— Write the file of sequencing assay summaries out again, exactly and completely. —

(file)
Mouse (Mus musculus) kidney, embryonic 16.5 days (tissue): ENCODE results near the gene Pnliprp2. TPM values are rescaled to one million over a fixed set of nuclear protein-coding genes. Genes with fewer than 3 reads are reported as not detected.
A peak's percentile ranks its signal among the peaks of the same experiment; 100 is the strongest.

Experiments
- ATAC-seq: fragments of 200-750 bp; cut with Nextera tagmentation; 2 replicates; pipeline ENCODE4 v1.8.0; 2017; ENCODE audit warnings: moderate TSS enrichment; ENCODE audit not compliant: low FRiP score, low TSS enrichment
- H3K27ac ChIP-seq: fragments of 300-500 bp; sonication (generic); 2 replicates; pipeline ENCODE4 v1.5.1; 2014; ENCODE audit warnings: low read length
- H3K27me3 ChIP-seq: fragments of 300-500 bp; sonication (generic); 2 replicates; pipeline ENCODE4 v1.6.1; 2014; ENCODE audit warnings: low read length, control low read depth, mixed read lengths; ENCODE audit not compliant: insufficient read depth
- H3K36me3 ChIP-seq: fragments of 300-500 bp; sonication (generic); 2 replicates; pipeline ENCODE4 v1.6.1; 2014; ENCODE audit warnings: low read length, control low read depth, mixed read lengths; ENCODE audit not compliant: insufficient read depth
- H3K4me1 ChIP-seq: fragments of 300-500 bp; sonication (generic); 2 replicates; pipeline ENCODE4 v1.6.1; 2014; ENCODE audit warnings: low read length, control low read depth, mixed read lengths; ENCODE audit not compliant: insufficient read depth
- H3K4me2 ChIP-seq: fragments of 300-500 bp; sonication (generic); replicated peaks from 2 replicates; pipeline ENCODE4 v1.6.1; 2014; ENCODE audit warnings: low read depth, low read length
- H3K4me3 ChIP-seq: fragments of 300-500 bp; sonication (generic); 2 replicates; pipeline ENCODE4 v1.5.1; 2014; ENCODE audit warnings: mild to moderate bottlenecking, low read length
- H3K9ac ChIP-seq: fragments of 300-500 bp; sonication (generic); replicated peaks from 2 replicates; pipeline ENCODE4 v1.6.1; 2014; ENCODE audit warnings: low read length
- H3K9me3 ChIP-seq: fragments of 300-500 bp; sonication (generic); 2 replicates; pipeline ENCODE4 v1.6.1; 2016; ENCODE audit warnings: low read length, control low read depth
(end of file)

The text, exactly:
Mouse (Mus musculus) kidney, embryonic 16.5 days (tissue): ENCODE results near the gene Pnliprp2. TPM values are rescaled to one million over a fixed set of nuclear protein-coding genes. Genes with fewer than 3 reads are reported as not detected.
A peak's percentile ranks its signal among the peaks of the same experiment; 100 is the strongest.

Experiments
- ATAC-seq: fragments of 200-750 bp; cut with Nextera tagmentation; 2 replicates; pipeline ENCODE4 v1.8.0; 2017; ENCODE audit warnings: moderate TSS enrichment; ENCODE audit not compliant: low FRiP score, low TSS enrichment
- H3K27ac ChIP-seq: fragments of 300-500 bp; sonication (generic); 2 replicates; pipeline ENCODE4 v1.5.1; 2014; ENCODE audit warnings: low read length
- H3K27me3 ChIP-seq: fragments of 300-500 bp; sonication (generic); 2 replicates; pipeline ENCODE4 v1.6.1; 2014; ENCODE audit warnings: low read length, control low read depth, mixed read lengths; ENCODE audit not compliant: insufficient read depth
- H3K36me3 ChIP-seq: fragments of 300-500 bp; sonication (generic); 2 replicates; pipeline ENCODE4 v1.6.1; 2014; ENCODE audit warnings: low read length, control low read depth, mixed read lengths; ENCODE audit not compliant: insufficient read depth
- H3K4me1 ChIP-seq: fragments of 300-500 bp; sonication (generic); 2 replicates; pipeline ENCODE4 v1.6.1; 2014; ENCODE audit warnings: low read length, control low read depth, mixed read lengths; ENCODE audit not compliant: insufficient read depth
- H3K4me2 ChIP-seq: fragments of 300-500 bp; sonication (generic); replicated peaks from 2 replicates; pipeline ENCODE4 v1.6.1; 2014; ENCODE audit warnings: low read depth, low read length
- H3K4me3 ChIP-seq: fragments of 300-500 bp; sonication (generic); 2 replicates; pipeline ENCODE4 v1.5.1; 2014; ENCODE audit warnings: mild to moderate bottlenecking, low read length
- H3K9ac ChIP-seq: fragments of 300-500 bp; sonication (generic); replicated peaks from 2 replicates; pipeline ENCODE4 v1.6.1; 2014; ENCODE audit warnings: low read length
- H3K9me3 ChIP-seq: fragments of 300-500 bp; sonication (generic); 2 replicates; pipeline ENCODE4 v1.6.1; 2016; ENCODE audit warnings: low read length, control low read depth